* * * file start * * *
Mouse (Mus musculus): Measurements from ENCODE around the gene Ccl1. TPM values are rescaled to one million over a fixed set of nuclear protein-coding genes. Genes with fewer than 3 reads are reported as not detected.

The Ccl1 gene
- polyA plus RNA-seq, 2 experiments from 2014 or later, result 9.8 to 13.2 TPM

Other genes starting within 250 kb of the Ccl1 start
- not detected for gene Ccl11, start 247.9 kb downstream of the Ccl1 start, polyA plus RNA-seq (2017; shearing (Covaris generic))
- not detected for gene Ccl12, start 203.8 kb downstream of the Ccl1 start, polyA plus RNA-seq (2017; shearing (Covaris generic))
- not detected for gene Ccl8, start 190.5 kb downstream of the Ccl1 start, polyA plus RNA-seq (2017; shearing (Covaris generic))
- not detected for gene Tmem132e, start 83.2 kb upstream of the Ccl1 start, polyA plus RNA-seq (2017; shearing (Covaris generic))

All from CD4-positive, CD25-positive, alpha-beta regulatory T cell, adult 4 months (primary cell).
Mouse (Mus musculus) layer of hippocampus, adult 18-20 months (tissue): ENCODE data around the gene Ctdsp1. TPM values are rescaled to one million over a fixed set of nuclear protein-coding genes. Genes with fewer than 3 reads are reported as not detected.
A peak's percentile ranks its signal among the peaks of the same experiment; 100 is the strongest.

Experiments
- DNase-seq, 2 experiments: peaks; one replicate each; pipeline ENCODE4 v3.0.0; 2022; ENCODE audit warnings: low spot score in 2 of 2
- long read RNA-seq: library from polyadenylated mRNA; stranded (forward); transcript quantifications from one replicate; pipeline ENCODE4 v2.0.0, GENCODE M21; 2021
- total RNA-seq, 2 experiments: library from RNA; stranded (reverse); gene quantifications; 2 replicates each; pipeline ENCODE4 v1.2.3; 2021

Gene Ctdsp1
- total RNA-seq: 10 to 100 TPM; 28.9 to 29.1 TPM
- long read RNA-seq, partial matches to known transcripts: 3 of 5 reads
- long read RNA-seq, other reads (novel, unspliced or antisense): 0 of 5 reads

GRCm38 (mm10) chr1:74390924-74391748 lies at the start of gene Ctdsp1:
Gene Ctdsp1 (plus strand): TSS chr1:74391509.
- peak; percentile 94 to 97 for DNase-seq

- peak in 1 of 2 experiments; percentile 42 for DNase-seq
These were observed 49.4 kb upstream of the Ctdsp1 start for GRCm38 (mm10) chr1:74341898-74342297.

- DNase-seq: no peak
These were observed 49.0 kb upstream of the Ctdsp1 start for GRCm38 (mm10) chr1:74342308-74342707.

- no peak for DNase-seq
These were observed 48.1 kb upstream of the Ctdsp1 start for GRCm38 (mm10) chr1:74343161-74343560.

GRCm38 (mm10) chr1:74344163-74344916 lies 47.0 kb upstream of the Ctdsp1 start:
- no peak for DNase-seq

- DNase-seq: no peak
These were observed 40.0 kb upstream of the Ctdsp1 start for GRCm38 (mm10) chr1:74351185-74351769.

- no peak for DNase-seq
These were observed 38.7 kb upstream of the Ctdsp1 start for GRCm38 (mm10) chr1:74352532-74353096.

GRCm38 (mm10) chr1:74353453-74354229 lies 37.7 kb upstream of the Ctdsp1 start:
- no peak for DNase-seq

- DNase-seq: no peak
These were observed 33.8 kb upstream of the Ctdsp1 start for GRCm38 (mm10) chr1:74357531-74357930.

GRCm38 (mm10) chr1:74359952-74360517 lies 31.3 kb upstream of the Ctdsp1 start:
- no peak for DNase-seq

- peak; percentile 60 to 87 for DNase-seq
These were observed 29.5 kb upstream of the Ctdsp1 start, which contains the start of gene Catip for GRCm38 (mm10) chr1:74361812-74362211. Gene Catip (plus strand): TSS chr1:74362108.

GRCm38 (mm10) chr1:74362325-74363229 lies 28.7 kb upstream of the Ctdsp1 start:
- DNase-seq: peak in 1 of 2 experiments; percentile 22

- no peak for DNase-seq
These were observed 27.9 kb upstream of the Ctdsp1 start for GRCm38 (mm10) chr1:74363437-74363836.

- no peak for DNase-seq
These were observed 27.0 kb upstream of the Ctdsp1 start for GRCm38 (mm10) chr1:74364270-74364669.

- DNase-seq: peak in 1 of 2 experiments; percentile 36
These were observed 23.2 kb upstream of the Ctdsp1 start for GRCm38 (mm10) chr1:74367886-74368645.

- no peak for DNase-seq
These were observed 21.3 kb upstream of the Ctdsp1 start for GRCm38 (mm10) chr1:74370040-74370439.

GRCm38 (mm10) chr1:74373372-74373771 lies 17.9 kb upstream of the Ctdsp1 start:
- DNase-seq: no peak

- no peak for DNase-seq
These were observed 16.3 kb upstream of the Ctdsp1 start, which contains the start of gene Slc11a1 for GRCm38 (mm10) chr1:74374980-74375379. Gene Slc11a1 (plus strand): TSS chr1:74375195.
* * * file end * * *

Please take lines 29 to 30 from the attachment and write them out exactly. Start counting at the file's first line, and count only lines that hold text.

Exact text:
GRCm38 (mm10) chr1:74344163-74344916 lies 47.0 kb upstream of the Ctdsp1 start:
- no peak for DNase-seq